Reader To Reader: Measuring Distances


This week, one reader emailed us with a very practical problem. Just how do you work out how far you've run?

"What is the easiest and most effective way to measure the distances you're running? I've tried pedometers, bike computers and route-finder websites, but don't feel they have given me reliable info. What's the best way?"
No11

Your best answers...

  • Measure the distance on a map of your route. Preferably fairly short and straight to increase accuracy. Run the route at your normal comfortable plodding pace, a couple of times just to compare results. Average out the pace and then calculate your distance by time. – Muttley
  • I use a map measuring device. It’s a bit like a pencil, but with a small wheel on the end. You run the wheel along your route on a map. The digital reading on the side is easily read, so you can calculate the length of the course using the scale on the map. Very simple and very accurate! – Gareth Shallcross
  • I walked my favourite route using one of those wheel-on-the-end-of-a-stick things, borrowed from a friend in the council. – Adrian Green
  • Simple ways are the best. A piece of string and a map is my usual! – Matt Hopkins
  • I use Google's Gmap Pedometer. You choose your country (click More Options and select UK... or USA or China), put in your area for that country and then use the arrows and zoom buttons to take you to where you want to be. It's quite easy to use, and you can do measurements in kilometres or miles. You can save the routes to your computer. – Mellow Plodder; also recommended by Arthur Rabbit
  • I like to use my Garmin as I find it quite reliable, but I have played with Map My Run just for some variety. Failing that, tie one end of string to your doorhandle and carry the other with you. On your return you can measure the string... – Meldy
  • Started with a pedometer – rubbish – then used map24.com, now use a Garmin. – Plodding Hippo
  • I use Accuroute software to plan routes, but also to measure wherever I've just been on those "gone for a wander" type runs. You can measure over any terrain, road, hills, XC, anything. It's very accurate; within about two yards in a mile. Any maps can be scanned in, or read in from websites. It's PC based and you can save, print, email your routes. Version 2 also allows for gradient, height variations etc. There is also some calorie counting feature, but I've never bothered with it. – Man In Black
  • I don't see the need for all these hi-tech solutions. Since men take about 10 seconds to run 100m and women take about 11 seconds, then all you have to do is divide the length of time you run for by the number of 10 (or 11) second intervals to work out the distance. – Hollywood
  • I use a surveyor's tape measure. Two of us go running – I run until the 30m tape is all used up, then my partner runs past me 30m, running 60m in total, until he's at the end of the tape. We then radio back to base where my coach counts up the totals on a whiteboard. – Welsh Alex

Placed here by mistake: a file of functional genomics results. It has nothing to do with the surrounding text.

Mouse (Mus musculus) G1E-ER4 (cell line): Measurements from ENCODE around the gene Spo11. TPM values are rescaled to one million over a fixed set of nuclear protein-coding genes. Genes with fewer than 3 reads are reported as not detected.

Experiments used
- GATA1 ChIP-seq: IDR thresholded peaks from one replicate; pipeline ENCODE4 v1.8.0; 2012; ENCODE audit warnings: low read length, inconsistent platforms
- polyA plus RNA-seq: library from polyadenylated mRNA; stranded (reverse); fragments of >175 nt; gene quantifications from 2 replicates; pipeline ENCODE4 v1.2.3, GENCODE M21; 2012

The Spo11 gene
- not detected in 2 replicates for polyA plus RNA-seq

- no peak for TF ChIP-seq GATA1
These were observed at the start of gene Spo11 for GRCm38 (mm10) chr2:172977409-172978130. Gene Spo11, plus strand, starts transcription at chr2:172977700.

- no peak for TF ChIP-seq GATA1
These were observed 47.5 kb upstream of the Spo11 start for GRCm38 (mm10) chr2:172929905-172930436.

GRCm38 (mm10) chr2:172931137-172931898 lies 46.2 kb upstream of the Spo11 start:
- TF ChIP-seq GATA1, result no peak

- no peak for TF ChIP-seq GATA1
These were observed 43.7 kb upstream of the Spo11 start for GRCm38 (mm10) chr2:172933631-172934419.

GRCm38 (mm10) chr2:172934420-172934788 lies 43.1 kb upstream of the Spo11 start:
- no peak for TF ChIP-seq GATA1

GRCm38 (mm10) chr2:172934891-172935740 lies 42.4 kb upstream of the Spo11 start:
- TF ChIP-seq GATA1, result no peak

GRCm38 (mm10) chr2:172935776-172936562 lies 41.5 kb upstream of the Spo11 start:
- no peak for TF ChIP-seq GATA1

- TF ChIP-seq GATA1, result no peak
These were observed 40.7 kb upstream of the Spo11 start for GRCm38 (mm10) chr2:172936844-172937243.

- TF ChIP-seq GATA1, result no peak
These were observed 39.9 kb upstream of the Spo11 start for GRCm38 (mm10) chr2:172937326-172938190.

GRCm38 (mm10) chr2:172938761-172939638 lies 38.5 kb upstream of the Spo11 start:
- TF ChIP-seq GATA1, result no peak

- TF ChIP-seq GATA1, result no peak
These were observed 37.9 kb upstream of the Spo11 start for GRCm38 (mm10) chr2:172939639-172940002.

• Best way I've found is to get a map measure. You find them in outdoor pursuits sections. They measure your route in Km or miles. Great if you deviate off a normal run, because you can then work out how far you've been. It is basic but works. – Summer
  • String and a large-scale map for footpath routes, Gmap Pedometer for roads. I don't like measuring distance at all these days, too depressing. I don't need confirmation of how slowly I run. – Stickless
  • As I'm based in London, I started off using the Run London routeplanner, which was pretty accurate but didn't always take account of the distance added by winding roads. I now use Nike+ on my iPod, which is extremely accurate, more so if you calibrate it properly. I also have a Fitbug pedometer, which is extremely accurate. – Zoe Fiander
  • The Magic GIS website has an excellent distance measuring facility. – Mike S
  • The Garmin 101 isn't the most sleek of GPS units, but the little baby is only £70 on Amazon. For only £10 you can get a bike mount too. The joy now is I can go off road, on road or basically anywhere I want and know my distance, speed and calorie count, and no running to a boring day-in-day-out regime. I started running a year ago and this has made the world of difference. – roofus
  • Found a route planner on the London Marathon site. It allows you to save your routes and also access other routes submitted by users, using your postcode. Seems to be very accurate from my experience. It's free, but you do have to register. – dib
  • Pedometers rely on you being able to maintain constant stride length. That's not as easy as it sounds. I found that I was calibrating it after every run, and creating a calibration factor for each distance, but this didn't work. – Blisters
  • Use the car to measure your route. Not particularly environmentally friendly. – John Malcolm
  • I use Tracklogs, an Ordnance Survey digital mapping programme. You load it onto your computer and can then plan routes before you go, or measure where you have been after you get back. – Isobel Magee
  • I just run on the track and use the 100m marking. So: 100m this way, then turn round and repeat. I could run round the track, but dont want to risk getting dizzy. – coughie


Any questions?
Got a new poser or problem that you want RW members to answer? Spotted a great question on the forum? Email us!

Click here to find out more about Reader to Reader.